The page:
Light novels, especially those adapted into anime, are infamous for their tropes. Their stories often involve characters trapped in games or sent to fantasy worlds. The cast frequently includes a large number of female characters, many of whom are in love with the protagonist. The main character himself ranges from aggressively passive to do-it-all wish fulfillment. Little sisters who see their big brothers as more than just siblings are a dime a dozen.
Given how frequently these elements are used, one common criticism is that light novel stories would be so much better if they would just not include them, but I wonder if that thinking is putting the cart before the horse. The way the light novel industry works, it might be better to approach it almost as genre fiction: the tropes are the starting point, and it’s what you do with them that counts.
Many series do not try to directly defy the tropes, but will twist and bend them. My Youth Romantic Comedy is Wrong, As I Expected (aka My Teen Romantic Comedy SNAFU) has a wimpy protagonist in a prominent love triangle, but he is forced to reevaluate his way of thinking thanks to the genuine friendship that forms between the three. Is It Wrong to Try to Pick Up Girls in a Dungeon? is actively modeled after a game-like world (with levels and experience and monster spawn points) and includes a hero practically every female character is in love with. Yet the personality of this main character, Bell Cranell, sets him up as someone whose childhood dream of having his own harem is offset by his gentle nature and kind heart. In a sense, these titles play by the rules first, as if part of the challenge is trying to work the same old materials into something new. The Monogatari series constantly changes up what we thought we knew about its female characters, rendering that harem into an ever-shifting enigma.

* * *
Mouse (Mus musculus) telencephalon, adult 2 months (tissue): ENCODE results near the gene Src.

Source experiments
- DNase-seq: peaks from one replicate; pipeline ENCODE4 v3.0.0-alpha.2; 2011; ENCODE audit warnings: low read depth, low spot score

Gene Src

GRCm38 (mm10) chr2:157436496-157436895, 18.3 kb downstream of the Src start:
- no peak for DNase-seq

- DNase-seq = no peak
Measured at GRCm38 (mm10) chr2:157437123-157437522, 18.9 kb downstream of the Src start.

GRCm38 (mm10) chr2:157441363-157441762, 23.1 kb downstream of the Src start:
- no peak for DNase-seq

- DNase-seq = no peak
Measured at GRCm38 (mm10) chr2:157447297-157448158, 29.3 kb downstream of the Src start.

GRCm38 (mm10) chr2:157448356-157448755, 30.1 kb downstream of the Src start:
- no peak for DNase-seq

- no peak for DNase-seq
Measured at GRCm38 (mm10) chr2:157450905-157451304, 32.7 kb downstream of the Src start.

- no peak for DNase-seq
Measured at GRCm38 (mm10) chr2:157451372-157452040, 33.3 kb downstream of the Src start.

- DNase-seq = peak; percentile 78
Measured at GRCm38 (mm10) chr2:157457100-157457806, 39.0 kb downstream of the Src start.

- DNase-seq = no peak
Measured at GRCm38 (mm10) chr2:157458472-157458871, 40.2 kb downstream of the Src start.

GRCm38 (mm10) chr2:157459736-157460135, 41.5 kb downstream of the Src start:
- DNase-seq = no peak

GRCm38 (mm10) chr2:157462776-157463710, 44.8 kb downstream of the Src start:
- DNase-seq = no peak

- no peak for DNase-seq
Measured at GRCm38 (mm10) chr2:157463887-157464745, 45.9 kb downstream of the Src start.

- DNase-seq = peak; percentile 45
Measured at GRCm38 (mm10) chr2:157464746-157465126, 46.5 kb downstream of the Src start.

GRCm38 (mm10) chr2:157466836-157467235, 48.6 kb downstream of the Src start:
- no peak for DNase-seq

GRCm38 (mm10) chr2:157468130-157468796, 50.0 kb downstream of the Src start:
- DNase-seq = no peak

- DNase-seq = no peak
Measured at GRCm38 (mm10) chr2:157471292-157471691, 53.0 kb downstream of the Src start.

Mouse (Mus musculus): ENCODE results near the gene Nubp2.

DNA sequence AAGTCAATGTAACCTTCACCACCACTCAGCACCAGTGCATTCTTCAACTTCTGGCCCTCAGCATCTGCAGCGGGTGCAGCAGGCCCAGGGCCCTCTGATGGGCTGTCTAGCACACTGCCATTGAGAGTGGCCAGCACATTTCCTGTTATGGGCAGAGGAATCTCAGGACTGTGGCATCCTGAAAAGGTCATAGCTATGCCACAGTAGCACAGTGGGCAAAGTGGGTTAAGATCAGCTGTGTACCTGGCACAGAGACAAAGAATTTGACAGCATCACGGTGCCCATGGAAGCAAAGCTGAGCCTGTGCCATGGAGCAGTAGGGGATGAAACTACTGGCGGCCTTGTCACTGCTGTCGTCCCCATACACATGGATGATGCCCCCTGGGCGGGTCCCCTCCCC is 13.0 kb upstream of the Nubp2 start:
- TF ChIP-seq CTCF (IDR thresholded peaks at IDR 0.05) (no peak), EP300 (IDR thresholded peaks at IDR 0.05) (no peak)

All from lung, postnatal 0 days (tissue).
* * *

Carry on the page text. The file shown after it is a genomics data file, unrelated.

Not every work becomes a winner, of course. Some try in vain to differentiate themselves, only to be unrecognizable from the rest of the pack. Even so, within a given formula, there are subtle permutations that might not register with an outsider, but could be just the thing that causes the avid fan to choose title A over Title B. Perhaps this is part of why light novel titles get so excessively long at times. Not only is it a stylistic trend, but it might just be the most efficient way tell potential readers what this title has to offer. I Don’t Like You at All, Big Brother might not seem all that different from My Little Sister Can’t Be This Cute, but the former title implies a couple of things. First, it takes the younger sibling’s perspective into account more. Second, given that both titles are patently untrue, it hints at the little sister character as being more honest with herself.
Light novels (and works based on them) also should not be immune to outside criticism. Just because certain qualities and ideas are accepted by the fans doesn’t mean that nothing is ever structurally wrong. It’s the difference between evaluating a shooter-style video game from within the context of its own genre versus looking at the ways in which the genre as a whole depicts and glorifies violence. Both conversations can happen, and it’s possible to meet somewhere in the middle, as with Splatoon, which keeps shooter mechanics but de-emphasizes grit and death.
Light novels are not inherently the tropes described above, and many go well beyond the limitations associated with the format. But for those that choose to stay within those bounds, either due to personal desire, economic pragmatism, or market forces, those tropes might be better viewed as the cornerstones from which their stories are spun. Just as shooters necessarily must include guns, and vampire stories need vampires, genre light novels cannot simply be stripped of their well-worn tropes. They can be stretched and molded into new shapes, but getting rid of that core transforms them into something they aren’t and likely never try to be.